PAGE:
For the Reformatives it much more open. Choice is the buzz word when it comes to Jewish practice. Personal feelings and desires decide which mitzvos are relevant or authoritative and when with preferences changing in tune with the ongoing shift of norms within the surrounding secular liberal culture.
In short, for Orthodoxy it's about commitment and for Reformativism it's about a lack of one. And here's the problem for them: how do you build a strong feeling of commitment to a philosophy based on a lack of one?
Years ago I heard a prominent Conservative speak about how he was jealous of Chasidim, of their passion and dedication to their version of Judaism. He wanted to develop the same passion in students at the JTS. He wanted to see "Conservative Chasidim". It was a joke for those of us paying attention. Agree with their belief system or not, there is no questioning the strength of attachment Chasidim feel towards Torah and worship of the Ribono shel Olam. Their fanatical level of practice is a reflection of their desire to put God into everything they do all day long. You cannot replicate that feeling within Modern Orthodoxy, let along the non-religious Jewish groups because a level of passion that strong demands a sense of duty equally as firm. One cannot be commited strongly to being non-commited.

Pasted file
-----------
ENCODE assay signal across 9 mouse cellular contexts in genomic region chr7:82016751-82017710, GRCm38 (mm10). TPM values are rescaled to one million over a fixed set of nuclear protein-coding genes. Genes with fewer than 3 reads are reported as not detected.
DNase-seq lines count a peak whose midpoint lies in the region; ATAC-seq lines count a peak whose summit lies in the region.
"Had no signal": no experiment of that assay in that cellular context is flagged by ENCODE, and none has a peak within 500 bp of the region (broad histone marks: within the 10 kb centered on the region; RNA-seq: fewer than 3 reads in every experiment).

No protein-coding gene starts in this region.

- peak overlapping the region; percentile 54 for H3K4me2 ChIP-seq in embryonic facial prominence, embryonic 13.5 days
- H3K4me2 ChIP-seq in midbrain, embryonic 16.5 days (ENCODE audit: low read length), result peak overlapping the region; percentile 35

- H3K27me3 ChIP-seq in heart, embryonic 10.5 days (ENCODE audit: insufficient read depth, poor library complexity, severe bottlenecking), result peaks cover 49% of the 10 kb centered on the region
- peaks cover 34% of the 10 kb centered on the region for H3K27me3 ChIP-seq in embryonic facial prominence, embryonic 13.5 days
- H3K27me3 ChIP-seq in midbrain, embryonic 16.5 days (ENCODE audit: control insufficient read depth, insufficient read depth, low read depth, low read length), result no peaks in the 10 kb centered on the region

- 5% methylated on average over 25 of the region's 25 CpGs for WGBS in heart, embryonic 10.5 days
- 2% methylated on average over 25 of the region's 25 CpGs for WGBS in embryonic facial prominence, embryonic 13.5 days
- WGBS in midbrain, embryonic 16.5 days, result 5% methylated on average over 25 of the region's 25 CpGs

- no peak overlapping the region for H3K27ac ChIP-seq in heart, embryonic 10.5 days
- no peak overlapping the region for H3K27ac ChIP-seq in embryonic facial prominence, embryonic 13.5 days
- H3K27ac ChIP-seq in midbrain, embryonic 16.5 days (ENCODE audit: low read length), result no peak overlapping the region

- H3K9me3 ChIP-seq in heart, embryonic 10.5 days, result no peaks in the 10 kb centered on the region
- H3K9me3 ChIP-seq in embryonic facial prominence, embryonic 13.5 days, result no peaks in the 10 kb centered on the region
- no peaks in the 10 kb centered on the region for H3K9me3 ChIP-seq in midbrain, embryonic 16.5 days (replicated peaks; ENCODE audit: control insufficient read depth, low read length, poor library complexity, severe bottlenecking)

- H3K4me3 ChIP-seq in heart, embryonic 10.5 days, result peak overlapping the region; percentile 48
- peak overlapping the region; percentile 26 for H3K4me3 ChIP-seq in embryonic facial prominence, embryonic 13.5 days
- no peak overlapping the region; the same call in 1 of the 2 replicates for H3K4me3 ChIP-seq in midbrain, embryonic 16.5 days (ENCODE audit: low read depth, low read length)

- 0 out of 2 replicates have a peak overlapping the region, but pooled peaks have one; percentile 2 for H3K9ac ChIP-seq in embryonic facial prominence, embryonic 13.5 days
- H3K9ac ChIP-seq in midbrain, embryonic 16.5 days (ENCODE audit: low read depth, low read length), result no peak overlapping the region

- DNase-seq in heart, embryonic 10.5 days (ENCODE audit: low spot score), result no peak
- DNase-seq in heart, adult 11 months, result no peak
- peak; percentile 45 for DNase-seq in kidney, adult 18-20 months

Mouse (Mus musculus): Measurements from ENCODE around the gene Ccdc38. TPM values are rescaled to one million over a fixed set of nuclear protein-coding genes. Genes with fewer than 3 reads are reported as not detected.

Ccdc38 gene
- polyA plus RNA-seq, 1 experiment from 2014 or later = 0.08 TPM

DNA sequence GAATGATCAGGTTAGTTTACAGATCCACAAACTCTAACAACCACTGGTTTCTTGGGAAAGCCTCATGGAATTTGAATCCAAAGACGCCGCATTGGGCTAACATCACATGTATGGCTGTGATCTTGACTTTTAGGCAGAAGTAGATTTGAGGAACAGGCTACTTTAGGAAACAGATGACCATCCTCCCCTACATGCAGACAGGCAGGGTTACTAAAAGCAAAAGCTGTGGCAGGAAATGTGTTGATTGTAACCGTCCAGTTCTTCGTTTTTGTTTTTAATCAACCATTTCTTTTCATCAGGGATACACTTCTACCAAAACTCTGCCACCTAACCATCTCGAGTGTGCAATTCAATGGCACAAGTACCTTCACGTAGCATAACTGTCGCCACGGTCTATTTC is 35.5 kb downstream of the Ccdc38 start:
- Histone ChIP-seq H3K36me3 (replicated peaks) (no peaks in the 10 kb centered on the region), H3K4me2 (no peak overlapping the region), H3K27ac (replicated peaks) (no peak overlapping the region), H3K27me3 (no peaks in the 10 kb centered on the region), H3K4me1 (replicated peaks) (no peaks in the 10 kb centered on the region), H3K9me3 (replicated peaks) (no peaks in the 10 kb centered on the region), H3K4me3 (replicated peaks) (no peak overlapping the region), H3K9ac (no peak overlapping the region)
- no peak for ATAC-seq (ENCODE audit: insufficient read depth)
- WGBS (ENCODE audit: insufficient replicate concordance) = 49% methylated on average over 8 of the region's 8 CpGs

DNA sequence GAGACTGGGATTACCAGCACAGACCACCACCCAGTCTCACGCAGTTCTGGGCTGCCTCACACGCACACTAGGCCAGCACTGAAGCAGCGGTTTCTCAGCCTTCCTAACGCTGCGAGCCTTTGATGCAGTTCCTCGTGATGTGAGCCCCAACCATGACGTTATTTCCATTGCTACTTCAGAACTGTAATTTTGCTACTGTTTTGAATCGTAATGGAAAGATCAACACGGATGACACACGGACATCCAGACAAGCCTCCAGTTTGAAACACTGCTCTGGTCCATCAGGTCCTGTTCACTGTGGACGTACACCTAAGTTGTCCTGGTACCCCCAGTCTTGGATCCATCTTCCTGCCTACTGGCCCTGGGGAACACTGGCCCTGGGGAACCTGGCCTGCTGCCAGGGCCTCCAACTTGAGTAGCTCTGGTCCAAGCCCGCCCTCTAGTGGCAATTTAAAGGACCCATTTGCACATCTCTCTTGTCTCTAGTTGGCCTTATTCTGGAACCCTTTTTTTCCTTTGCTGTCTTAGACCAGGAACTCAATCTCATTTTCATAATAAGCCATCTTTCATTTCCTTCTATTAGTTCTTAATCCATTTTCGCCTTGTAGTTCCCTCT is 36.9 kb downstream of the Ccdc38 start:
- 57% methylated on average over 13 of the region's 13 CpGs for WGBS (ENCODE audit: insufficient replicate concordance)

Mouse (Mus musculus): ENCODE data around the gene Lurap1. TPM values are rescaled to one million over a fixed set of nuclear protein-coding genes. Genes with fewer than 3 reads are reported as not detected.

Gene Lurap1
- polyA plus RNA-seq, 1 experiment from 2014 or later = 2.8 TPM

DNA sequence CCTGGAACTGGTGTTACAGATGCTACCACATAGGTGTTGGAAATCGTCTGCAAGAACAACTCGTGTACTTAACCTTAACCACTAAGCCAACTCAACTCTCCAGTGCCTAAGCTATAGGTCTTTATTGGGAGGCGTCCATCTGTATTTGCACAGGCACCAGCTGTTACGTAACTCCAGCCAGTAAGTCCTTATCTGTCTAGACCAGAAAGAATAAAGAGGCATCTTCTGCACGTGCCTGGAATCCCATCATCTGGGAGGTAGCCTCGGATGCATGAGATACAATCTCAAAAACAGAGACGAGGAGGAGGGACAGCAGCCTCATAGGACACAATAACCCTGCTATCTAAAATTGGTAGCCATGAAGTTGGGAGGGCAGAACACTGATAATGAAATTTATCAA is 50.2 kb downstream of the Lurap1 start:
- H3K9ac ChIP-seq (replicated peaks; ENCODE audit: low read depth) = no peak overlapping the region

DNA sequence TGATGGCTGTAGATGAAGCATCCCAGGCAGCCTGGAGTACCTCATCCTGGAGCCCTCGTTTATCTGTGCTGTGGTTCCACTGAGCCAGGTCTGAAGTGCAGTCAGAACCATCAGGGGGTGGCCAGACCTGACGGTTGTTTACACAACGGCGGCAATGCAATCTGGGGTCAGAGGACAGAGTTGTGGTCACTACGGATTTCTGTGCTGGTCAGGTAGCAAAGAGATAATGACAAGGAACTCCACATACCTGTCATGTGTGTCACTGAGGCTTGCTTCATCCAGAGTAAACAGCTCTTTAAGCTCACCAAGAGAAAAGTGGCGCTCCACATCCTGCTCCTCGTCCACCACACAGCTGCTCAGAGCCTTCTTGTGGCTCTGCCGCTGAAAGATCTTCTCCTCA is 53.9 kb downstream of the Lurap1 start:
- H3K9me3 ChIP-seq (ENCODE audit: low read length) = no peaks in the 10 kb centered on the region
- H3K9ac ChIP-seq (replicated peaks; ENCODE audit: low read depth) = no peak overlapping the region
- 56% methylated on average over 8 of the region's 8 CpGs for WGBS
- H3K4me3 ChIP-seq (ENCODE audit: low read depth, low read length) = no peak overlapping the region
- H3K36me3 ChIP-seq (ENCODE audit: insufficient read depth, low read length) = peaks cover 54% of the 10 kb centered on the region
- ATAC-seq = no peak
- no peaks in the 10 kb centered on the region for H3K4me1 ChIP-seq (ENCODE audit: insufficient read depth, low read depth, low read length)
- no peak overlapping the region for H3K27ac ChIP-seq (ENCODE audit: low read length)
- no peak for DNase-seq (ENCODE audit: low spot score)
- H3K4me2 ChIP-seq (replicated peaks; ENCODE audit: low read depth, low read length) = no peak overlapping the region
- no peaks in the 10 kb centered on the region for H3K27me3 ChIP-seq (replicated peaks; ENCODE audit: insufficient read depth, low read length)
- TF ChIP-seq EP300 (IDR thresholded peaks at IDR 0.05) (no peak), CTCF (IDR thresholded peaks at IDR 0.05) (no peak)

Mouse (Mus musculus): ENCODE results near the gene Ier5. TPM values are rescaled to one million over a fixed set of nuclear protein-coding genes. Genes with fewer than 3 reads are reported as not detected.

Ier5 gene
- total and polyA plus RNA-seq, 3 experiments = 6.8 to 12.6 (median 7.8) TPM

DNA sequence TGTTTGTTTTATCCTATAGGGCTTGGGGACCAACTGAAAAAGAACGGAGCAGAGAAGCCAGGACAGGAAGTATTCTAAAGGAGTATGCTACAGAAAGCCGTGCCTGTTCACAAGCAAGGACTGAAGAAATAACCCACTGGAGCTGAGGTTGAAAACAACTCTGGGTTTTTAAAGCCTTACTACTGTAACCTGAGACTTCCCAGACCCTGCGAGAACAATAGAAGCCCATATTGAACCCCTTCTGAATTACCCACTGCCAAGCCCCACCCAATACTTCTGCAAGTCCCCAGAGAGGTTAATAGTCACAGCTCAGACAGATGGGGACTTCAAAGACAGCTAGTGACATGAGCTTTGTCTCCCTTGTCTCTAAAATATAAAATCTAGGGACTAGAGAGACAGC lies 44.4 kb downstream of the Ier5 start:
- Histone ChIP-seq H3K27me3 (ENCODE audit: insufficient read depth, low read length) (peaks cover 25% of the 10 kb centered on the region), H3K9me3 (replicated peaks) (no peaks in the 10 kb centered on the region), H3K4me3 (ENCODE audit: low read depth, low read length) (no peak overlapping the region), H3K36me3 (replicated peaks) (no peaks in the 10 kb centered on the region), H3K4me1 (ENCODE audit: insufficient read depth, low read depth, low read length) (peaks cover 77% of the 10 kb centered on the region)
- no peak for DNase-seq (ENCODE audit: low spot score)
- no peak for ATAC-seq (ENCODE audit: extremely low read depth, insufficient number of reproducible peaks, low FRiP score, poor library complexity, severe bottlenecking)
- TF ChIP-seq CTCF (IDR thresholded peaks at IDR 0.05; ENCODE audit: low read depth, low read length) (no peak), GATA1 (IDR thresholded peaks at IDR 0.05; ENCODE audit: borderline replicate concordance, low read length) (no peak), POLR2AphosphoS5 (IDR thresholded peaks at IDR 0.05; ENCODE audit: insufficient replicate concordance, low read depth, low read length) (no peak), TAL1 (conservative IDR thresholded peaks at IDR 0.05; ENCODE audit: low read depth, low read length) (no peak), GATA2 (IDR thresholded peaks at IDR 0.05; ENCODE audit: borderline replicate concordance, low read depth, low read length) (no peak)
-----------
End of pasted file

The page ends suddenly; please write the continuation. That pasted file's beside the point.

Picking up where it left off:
So it's no wonder that the Reformatives find themselves drifting as Orthodoxy continues to grow in size and strength around them. Reform may claim to have 1.5 million members but if one attempts to raise a minyan, what percentage of that horde will show up? How many are dedicated to the prinicples of Reform and how many are counted because they have a paid membership in a Reform temple somewhere? Ditto for Conservatism which is fading even faster as people search for authenticity, either on the liberal or traditional sides of practice.
How can they gain strength? A movement that makes any actual Jewish practice optional can't expect to raise large numbers for a rally. No one is going to pack a stadium with a crowd shouting "We want to do whatever we want and still be considered good Jews!" Yes, there will always be candidates for their so-called rabbinic programs but how many dedicated pro-feminist and pro-gay people who also have a liking for Bible studies are there out there? And how can they connect to congregations that see a lack of connection as part of their Jewish identity?
Ultimately, the most slef-defeating bromide is this belief:
The American Jewish community as a whole cannot survive if there is no non-Orthodox movement to which American Jews can belong; in other words, survival depends on a strong Reform movementNo it doesn't. Judaism did not need Reform or Conservative for centuries just like it didn't need the Karaites to survive. The American Jewish community shrinkage in absolute numbers, its growing disconnect from Israel, its unacceptable pathetic level of general Jewish education, is entirely driven by the Reformatives who have replaced Torah values with secular liberal ethics wrapped in a rayon tallis. Reform needs Orthodoxy (we supply them with all those OTD's) but the American Jewish community does not need inauthenticity. It needs an open admission that a lack of interest in proper Judaism is not in itself a genuine form of Judaism and to stand up and create real standards that define them. Until such time, why would anyone take their crisis seriously?